Why People Smoke Cigarettes

Summary of "Why People Smoke Cigarettes" part two, based on the statement on cigarette smoking developed from testimony delivered before the U.S. Congress by William Pollin, M.D., Director of the National Institute on Drug Abuse on March 16, 1982 (DHHS, 1983).

Read part one: Why Do People Smoke?

The Way People Smoke

What at first appears to be a casual, unordered routine, in short, turns out to be not casual at all, but a controlled behavior.

  • A typical pattern of dependent smoking (if there were such a thing) would begin with the first cigarette, in the morning.
  • This sends a burst of nicotine to the brain which produces an almost immediate feeling of euphoria and satisfaction.
  • The smoker tries to maintain this feeling for the rest of the day by manipulating his or her intake of tobacco smoke (by inhaling more or less deeply, taking more or fewer puffs, and smoking at different intervals).
  • When fewer than a minimum number of cigarettes are smoked, which appears for many people to be about ten cigarettes a day, blood levels satisfactory to the dependent smoker cannot be maintained.
  • Nicotine can affect the body in different ways . In stressful situations, it can act as an anti-anxiety agent like a tranquilizing drug, while in serene situations it can act as a stimulant like the amphetamines.
  • Some effects of smoking are psychological. Some people enjoy handling cigarettes and fussing with matches and ash trays; others smoke out of habit, sometimes unaware even that they are smoking.

Quitting Smoking

What happens when a person tries to quit smoking?

  • With some smokers, nothing at all happens; they simply quit. Many of these, but by no means all of them, will be light or casual smokers.
  • Young people who have not yet become dependent on cigarettes may find it easy to quit.
  • For those who have become dependent on cigarettes, the first few days of withdrawal are likely to bring about a number of physiological and psychological reactions.

    This may include decreases in heart rate and blood pressure, decreases in the excretion of some of the hormones which affect the nervous system, occasional headaches, and gastrointestinal discomfort.

  • For some people, a weight gain may take place; it is uncertain whether this is caused-by increased appetite or a changed metabolism or both.
  • Behavioral and mood changes may also occur, usually peaking within a few days after quitting. Common symptoms are irritability, aggressiveness, and difficulty in sleeping.
  • For the dependent smoker, these first few days of quitting are only, the beginning; the real challenge comes later. The temptation to go back to smoking can be very strong and can continue for a long time.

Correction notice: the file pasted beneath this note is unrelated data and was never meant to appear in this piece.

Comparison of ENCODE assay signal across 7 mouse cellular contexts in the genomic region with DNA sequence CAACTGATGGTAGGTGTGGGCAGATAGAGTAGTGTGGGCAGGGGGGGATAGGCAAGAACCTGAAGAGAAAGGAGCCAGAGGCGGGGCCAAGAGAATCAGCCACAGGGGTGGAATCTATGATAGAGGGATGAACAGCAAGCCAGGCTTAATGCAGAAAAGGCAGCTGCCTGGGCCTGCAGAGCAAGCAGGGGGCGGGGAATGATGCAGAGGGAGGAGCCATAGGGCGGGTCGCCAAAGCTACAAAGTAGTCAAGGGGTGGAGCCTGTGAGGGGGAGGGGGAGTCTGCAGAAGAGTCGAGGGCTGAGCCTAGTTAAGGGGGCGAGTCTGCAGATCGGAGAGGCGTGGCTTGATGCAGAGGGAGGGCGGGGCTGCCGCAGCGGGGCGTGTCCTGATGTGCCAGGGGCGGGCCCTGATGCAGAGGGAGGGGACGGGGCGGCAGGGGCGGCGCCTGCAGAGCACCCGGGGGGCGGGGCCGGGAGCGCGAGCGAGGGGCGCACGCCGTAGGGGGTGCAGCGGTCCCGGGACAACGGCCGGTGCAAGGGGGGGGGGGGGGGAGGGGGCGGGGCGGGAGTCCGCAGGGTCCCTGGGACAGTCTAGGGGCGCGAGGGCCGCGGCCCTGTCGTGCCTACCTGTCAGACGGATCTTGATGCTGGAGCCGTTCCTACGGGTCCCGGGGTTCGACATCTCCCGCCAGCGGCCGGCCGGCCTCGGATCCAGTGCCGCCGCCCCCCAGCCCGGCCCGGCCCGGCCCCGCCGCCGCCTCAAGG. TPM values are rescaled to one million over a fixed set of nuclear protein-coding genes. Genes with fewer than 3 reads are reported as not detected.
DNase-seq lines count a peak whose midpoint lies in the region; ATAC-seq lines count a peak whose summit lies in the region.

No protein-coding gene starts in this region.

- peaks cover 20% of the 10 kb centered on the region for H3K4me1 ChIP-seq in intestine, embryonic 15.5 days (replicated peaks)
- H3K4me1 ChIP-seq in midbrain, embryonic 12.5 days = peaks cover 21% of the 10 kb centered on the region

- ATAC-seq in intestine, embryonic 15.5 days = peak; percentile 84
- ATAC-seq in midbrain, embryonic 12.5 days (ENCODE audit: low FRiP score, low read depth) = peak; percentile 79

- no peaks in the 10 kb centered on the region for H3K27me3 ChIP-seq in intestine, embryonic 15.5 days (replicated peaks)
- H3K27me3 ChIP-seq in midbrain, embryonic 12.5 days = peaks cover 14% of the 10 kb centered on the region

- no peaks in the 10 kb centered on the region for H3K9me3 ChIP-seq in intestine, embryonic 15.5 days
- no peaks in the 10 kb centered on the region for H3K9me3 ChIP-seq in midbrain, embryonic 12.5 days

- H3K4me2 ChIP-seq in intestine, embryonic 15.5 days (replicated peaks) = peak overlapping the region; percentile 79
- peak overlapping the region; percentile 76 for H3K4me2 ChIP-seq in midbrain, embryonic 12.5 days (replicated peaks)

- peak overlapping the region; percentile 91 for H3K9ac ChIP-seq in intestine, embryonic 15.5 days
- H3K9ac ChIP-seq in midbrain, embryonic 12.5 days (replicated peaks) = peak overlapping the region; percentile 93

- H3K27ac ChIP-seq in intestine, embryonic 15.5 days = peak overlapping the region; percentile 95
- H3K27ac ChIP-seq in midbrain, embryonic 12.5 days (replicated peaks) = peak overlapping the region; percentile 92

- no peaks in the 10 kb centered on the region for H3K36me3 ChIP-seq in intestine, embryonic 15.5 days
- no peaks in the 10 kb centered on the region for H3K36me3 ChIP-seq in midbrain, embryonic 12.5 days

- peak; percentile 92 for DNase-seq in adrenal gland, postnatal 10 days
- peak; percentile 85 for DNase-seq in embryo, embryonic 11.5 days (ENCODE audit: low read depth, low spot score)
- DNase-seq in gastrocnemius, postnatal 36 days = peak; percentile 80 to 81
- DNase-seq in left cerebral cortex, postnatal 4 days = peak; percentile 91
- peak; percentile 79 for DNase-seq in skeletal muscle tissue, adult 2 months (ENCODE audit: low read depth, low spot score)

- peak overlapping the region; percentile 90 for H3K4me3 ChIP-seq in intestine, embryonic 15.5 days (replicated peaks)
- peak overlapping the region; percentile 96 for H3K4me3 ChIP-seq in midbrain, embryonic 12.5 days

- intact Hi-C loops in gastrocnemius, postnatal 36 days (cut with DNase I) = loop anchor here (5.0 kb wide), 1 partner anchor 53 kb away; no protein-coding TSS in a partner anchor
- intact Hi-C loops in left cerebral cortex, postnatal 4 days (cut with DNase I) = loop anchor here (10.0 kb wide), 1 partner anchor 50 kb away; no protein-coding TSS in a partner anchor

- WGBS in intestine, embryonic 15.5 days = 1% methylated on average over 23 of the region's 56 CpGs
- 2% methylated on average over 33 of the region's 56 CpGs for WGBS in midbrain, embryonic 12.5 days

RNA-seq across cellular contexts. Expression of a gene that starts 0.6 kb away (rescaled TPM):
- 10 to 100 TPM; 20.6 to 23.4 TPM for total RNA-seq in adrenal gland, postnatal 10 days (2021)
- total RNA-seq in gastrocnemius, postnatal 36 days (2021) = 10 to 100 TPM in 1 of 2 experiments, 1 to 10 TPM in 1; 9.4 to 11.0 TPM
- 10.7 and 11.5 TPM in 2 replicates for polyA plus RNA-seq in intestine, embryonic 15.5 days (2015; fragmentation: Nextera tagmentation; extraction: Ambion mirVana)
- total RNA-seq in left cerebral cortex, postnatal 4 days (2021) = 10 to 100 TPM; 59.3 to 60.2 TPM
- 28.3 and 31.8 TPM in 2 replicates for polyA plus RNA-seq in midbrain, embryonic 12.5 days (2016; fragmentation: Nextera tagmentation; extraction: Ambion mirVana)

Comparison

Any number of events and situations can trigger relapse, including, paradoxically, both moments of stress and unhappiness and moments of relaxation and pleasure.


There are lessons learned in the treatment of other dependencies however, which can be applied to cigarette smoking. Here are some of them:

1. It helps to recognize from the outset that a drug dependence may exist. As noted earlier, drug dependence is a state in which a person's freedom of choice has been compromised by the physical effects of the drug on the brain and the nervous system.

To discover that quitting can be difficult is not a sign of a weak will.

2. Quitting is a long-term process; some former smokers report an occasional craving for cigarettes years after they have quit smoking. With tobacco, as with all dependence-producing drugs, relapse is common: 'If one fails on the first try, the only thing to do is to go back and try again.

3. In some cases, it may be useful to attend a clinic on join a cessation group. Such services can be found in every large community, some privately sponsored and others operated by church or health agencies; some are listed in the telephone directory yellow pages under "Smokers Information and Treatment Centers."

Help can also be obtained from local offices of the American Cancer Society, the American Heart Association and the American Lung Association.

4. Whether one joins a group or not, one should seek the support and help of other people. The most important single influence in determining whether one uses or does not use a drug is the behavior and attitudes of one's family and friends.

This is just as true of cigarette smoking as it is of alcohol and heroin and, the other drugs of abuse.

5. And friends and family should provide support and help. They too, need to recognize that smoking can be more than just a "bad habit", that it can be a drug dependence, an addictive behavior.

"Why People Smoke Cigarettes" is a highly recommeded read if you can get ahold of a copy.


U.S. Dept. of Health and Human Services, Public Health Service (DHHS). Why people smoke cigarettes. U.S. Dept. of Health and Human Services, Public Health Service. DHHS Publication No. (PHS) 83-50195, 1983.

Further Reading

The Behavioral Aspects of Smoking, NIDA Research Monograph 26, DHEW Pub No. (ADM) 79-882, U.S. Government Printing Office, Washington D.C., 1979.

Cigarette Smoking as a Dependence Process. NIDA Research Monograph 23. DHEW Pub No. (ADM) 79-800, U.S. Government Printing Office, Washington, D.C., 1979.

Substance Use Disorders. IN: Diagnostic and Statistical Manual of Mental Disorders. (Third Edition). American Psychiatric Association, Washington, D.C., 1980, p 176.


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